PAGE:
2.2. Methods

The blocking criterion, duration, and BI used here were established by [1] and then automated and revised by [2] and the references therein. The definition of ENSO used in this study is described in [17] with references therein, and a short description is given here. The Japanese Meteorological Agency (JMA) ENSO index is available through the Center for Ocean and Atmospheric Prediction Studies (COAPS) from 1868 to the present [18]. The JMA classifies ENSO phases using SST within the bounded region of 4° S to 4° N, 150° W to 90° W, and defines the start of an ENSO year as 1 October and the end as 30 September of the following year; these years are shown in Table 1.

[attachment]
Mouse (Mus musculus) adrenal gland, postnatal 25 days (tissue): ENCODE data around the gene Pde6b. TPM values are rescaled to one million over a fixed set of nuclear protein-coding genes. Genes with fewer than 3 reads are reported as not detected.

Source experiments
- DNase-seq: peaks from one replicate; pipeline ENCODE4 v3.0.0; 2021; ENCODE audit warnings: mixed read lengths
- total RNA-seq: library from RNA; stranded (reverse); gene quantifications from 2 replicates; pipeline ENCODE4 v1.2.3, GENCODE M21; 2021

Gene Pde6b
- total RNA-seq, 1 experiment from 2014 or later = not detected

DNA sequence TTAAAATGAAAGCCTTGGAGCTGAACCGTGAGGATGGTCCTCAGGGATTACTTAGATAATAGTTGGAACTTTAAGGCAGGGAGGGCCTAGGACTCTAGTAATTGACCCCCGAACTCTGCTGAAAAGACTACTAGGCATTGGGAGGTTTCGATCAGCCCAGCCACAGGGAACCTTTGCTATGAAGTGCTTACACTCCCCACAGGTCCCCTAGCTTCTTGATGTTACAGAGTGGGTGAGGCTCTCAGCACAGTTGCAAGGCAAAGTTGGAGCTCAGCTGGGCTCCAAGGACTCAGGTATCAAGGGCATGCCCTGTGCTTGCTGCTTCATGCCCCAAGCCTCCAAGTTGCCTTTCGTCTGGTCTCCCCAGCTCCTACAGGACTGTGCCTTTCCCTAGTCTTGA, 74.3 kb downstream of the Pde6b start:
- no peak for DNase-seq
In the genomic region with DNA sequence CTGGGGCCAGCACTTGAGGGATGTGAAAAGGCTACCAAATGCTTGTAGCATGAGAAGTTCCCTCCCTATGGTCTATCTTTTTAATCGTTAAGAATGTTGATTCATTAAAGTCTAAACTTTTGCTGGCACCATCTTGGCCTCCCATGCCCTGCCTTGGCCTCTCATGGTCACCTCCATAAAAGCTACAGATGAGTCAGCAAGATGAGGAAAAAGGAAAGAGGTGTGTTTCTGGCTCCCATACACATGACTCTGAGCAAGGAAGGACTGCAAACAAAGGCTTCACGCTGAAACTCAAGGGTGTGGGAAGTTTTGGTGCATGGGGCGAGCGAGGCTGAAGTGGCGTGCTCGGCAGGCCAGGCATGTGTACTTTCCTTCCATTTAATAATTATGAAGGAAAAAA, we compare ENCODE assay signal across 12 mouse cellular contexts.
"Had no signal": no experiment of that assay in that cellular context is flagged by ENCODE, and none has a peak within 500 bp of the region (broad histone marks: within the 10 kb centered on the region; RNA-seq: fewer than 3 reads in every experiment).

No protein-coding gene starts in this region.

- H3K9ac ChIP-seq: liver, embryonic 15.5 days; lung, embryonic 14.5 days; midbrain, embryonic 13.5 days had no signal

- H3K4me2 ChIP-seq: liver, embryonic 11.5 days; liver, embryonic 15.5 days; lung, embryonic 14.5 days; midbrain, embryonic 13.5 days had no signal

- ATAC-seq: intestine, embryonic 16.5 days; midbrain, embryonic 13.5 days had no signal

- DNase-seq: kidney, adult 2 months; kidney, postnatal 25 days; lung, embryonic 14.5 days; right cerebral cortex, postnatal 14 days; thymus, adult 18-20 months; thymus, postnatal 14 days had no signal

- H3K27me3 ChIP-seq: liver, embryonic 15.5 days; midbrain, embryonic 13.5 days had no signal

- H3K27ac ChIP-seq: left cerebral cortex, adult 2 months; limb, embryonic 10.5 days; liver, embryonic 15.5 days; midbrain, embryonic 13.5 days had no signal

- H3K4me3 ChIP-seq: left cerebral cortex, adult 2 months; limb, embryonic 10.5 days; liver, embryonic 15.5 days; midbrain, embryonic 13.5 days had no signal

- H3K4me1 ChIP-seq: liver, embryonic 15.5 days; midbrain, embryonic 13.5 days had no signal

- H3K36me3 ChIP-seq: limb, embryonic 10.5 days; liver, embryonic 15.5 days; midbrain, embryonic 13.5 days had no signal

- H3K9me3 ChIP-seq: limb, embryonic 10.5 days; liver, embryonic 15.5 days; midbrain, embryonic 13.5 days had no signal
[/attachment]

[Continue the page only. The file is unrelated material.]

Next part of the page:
The Pacific Decadal Oscillation (PDO) positive and negative modes are also found at COAPS. The most important reason for examining the PDO is its interaction with ENSO during certain phases, which creates either an enhanced or muted effect on temperatures and precipitation variability over the central USA, as found in many studies, e.g., [17,19,20,21]. The characteristics of the PDO are less pronounced than those of ENSO due to the fifty- to seventy-year length of the cycle [22,23]. The PDO positive phase is recognized as the period from 1977 to 1998, and the negative phases are recognized as the years 1947–1976 and 1999–2022.

3. Results

3.1. Comparison to the Previous Climatologies